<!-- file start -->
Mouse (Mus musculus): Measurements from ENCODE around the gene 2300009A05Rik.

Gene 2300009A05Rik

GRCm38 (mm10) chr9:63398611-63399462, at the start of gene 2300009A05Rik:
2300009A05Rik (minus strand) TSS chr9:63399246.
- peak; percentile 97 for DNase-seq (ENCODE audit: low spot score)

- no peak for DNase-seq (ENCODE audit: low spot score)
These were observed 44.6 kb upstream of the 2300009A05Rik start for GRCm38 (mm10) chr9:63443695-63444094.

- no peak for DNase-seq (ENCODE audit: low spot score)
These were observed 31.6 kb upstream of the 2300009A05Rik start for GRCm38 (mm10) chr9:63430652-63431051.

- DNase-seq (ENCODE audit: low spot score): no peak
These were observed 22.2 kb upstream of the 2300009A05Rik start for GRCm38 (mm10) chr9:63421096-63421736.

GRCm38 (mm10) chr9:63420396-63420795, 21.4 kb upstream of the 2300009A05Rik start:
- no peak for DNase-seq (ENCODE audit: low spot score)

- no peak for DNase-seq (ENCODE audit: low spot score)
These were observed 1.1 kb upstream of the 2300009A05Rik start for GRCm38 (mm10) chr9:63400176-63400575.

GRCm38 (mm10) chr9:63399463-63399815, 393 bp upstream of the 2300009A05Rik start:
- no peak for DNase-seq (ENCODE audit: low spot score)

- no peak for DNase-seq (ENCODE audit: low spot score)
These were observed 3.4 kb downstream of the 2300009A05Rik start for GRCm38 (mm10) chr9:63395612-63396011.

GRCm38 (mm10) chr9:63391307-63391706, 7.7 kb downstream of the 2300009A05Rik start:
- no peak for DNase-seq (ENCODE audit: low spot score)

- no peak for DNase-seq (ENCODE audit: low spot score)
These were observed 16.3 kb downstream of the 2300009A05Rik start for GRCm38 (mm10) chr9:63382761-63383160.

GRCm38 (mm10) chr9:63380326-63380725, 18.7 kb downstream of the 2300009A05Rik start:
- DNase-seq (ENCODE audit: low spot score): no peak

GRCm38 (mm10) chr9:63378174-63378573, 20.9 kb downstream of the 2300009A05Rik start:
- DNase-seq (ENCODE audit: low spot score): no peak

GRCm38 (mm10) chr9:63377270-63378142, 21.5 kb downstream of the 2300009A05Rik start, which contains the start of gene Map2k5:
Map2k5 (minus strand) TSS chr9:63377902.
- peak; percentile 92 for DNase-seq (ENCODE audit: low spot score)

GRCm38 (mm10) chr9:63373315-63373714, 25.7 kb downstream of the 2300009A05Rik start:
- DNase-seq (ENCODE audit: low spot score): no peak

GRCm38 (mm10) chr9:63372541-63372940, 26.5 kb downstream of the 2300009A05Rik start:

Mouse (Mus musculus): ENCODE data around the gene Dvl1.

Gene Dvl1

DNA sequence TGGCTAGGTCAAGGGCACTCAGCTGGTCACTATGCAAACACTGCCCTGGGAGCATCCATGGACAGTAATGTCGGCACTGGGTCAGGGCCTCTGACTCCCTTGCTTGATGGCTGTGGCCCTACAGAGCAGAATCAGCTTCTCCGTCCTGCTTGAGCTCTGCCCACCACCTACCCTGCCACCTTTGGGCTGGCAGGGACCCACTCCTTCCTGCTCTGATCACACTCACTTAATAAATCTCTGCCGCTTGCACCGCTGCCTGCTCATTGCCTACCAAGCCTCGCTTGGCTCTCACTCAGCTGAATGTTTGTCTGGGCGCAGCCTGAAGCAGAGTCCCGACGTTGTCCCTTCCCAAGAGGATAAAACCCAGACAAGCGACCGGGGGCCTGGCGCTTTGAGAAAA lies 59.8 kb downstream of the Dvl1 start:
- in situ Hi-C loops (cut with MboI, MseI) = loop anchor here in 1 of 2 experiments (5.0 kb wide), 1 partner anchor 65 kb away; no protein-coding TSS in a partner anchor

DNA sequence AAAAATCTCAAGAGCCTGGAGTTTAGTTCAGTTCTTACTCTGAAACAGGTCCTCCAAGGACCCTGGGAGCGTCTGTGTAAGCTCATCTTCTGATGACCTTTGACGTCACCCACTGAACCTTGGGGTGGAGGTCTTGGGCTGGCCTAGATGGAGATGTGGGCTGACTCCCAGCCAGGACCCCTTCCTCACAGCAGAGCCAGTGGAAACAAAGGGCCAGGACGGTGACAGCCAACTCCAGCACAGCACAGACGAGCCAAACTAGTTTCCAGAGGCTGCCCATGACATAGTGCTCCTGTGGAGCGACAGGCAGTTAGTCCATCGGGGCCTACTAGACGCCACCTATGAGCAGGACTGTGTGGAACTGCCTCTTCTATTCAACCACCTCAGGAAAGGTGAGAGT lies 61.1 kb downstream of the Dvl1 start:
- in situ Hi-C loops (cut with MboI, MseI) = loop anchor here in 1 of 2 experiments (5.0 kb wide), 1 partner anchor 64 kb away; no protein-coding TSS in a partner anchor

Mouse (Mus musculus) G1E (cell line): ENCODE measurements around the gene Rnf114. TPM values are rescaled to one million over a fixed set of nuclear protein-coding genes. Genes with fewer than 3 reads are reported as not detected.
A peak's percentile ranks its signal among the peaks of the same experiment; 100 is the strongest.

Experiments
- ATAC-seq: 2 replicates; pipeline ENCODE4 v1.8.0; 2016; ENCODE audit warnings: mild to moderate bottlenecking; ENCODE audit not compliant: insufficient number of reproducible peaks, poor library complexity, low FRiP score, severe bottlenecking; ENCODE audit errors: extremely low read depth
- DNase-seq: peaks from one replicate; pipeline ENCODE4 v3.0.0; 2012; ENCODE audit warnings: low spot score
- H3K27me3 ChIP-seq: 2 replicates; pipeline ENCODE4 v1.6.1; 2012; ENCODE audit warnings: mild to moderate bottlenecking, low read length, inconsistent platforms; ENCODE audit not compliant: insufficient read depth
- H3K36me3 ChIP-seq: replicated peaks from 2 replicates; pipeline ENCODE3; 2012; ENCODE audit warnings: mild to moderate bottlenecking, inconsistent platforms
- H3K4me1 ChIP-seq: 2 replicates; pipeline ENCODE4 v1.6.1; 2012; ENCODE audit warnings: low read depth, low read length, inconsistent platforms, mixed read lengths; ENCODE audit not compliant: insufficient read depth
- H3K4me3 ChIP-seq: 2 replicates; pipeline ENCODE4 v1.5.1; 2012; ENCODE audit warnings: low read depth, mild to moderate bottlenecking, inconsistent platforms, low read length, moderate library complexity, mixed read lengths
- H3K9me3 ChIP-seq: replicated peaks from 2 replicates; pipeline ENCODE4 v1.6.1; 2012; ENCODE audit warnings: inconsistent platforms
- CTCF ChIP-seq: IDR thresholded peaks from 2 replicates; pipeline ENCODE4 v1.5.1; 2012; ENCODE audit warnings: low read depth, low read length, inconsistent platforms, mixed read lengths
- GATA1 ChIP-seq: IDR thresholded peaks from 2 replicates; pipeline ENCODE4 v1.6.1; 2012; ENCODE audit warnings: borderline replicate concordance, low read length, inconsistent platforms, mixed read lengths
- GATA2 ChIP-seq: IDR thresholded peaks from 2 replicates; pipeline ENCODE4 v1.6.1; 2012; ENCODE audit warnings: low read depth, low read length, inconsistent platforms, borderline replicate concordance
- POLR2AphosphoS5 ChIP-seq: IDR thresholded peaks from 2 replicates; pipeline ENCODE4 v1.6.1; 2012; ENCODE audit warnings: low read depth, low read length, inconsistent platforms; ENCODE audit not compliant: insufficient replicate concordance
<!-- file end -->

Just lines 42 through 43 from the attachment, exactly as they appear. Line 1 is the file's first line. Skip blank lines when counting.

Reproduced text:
Experiments
- ATAC-seq: 2 replicates; pipeline ENCODE4 v1.8.0; 2016; ENCODE audit warnings: mild to moderate bottlenecking; ENCODE audit not compliant: insufficient number of reproducible peaks, poor library complexity, low FRiP score, severe bottlenecking; ENCODE audit errors: extremely low read depth